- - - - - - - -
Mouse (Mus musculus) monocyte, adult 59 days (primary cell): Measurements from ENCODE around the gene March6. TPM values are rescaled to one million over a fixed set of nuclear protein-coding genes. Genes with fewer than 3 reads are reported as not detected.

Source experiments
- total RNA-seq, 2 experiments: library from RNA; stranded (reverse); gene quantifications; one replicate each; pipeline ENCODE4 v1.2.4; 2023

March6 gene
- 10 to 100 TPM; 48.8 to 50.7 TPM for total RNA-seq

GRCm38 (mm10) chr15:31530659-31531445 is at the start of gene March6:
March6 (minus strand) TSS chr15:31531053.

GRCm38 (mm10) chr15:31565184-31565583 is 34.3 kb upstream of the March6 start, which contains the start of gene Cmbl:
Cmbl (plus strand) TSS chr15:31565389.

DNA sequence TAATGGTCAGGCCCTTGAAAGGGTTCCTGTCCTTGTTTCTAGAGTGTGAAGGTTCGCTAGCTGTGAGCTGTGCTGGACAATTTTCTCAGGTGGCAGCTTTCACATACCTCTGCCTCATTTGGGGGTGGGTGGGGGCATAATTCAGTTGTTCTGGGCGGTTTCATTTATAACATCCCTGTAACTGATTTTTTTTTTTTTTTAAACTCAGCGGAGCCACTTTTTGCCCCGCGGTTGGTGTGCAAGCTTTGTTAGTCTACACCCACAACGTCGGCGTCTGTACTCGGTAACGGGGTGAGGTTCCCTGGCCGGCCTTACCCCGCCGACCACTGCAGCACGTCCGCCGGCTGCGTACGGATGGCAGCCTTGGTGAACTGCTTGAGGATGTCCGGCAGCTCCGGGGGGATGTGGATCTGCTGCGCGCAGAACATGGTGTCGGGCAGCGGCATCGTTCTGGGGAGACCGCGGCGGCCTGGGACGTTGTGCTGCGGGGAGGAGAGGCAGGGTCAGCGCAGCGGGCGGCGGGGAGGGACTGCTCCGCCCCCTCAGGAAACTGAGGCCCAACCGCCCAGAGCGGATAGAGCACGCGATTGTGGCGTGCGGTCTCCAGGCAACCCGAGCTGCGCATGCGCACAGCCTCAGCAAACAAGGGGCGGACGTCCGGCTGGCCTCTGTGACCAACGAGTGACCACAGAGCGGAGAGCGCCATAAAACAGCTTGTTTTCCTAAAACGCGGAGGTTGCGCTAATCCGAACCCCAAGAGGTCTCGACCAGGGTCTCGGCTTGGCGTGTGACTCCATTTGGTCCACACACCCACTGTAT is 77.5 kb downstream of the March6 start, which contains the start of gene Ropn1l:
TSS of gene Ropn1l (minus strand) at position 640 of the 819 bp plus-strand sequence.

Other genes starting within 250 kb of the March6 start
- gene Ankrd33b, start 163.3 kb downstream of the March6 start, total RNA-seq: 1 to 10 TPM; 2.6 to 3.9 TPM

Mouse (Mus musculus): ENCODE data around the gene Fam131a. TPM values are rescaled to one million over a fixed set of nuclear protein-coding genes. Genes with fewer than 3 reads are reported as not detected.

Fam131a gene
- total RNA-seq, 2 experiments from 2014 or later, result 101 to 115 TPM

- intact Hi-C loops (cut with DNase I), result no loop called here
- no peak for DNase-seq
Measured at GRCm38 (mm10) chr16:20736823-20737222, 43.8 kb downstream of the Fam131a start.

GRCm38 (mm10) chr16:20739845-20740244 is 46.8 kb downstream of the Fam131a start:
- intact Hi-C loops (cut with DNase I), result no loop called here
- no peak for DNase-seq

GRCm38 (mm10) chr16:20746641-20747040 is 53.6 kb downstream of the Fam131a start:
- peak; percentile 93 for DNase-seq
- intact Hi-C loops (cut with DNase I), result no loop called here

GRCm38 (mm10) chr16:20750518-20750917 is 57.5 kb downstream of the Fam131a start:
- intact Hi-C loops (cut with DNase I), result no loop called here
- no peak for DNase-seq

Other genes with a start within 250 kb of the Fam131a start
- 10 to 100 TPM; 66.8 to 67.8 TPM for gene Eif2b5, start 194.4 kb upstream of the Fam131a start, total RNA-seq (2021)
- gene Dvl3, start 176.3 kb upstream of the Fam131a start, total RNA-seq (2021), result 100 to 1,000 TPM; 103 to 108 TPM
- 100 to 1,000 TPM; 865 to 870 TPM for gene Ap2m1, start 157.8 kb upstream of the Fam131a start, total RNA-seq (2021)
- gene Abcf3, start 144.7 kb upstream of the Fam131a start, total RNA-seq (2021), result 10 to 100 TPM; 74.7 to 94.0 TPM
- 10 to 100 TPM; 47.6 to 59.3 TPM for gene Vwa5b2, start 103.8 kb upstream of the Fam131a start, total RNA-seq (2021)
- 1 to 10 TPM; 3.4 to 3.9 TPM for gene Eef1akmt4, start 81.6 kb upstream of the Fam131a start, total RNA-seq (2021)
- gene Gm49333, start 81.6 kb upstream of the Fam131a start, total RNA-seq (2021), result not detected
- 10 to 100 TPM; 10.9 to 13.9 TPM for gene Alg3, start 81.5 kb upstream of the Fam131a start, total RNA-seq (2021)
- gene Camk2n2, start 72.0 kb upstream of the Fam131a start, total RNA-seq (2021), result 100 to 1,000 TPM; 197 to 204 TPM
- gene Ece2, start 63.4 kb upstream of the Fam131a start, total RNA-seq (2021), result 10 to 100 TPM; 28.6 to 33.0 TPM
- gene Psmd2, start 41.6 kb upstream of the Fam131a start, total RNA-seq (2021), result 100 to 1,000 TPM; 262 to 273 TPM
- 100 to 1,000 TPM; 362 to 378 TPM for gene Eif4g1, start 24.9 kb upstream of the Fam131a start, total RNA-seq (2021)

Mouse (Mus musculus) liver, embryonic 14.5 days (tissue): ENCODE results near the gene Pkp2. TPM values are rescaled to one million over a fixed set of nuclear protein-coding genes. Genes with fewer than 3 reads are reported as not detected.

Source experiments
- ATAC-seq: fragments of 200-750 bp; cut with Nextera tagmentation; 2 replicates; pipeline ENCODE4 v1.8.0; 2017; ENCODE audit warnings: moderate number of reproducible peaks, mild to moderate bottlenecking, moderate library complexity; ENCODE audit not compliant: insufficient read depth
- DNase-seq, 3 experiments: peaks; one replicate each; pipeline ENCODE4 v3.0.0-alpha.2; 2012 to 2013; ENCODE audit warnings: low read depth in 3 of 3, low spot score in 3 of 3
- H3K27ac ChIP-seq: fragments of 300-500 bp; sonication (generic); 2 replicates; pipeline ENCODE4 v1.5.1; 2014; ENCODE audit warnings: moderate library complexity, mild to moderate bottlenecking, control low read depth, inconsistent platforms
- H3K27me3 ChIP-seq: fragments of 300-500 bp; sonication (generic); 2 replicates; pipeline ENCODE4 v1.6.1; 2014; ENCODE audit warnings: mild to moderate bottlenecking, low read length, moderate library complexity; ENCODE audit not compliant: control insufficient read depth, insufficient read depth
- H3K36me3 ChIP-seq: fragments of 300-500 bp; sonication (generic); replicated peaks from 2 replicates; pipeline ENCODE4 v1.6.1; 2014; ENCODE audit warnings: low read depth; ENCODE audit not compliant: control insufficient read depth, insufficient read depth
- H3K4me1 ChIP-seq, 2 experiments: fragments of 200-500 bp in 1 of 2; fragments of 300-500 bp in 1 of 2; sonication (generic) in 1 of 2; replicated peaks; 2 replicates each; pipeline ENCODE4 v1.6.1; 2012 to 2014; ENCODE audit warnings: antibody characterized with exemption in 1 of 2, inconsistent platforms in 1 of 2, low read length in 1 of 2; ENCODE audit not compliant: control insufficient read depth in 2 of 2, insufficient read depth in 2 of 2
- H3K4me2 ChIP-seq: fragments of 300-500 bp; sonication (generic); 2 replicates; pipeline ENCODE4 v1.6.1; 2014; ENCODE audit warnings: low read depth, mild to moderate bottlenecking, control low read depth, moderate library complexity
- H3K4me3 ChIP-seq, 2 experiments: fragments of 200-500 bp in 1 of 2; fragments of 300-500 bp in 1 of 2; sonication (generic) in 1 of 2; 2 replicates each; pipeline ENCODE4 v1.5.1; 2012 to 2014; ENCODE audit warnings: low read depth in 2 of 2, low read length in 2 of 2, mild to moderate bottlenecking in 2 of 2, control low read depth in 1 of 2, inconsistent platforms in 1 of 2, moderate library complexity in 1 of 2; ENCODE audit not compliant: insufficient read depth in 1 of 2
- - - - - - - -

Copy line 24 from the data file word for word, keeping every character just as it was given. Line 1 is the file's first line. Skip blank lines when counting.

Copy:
- peak; percentile 93 for DNase-seq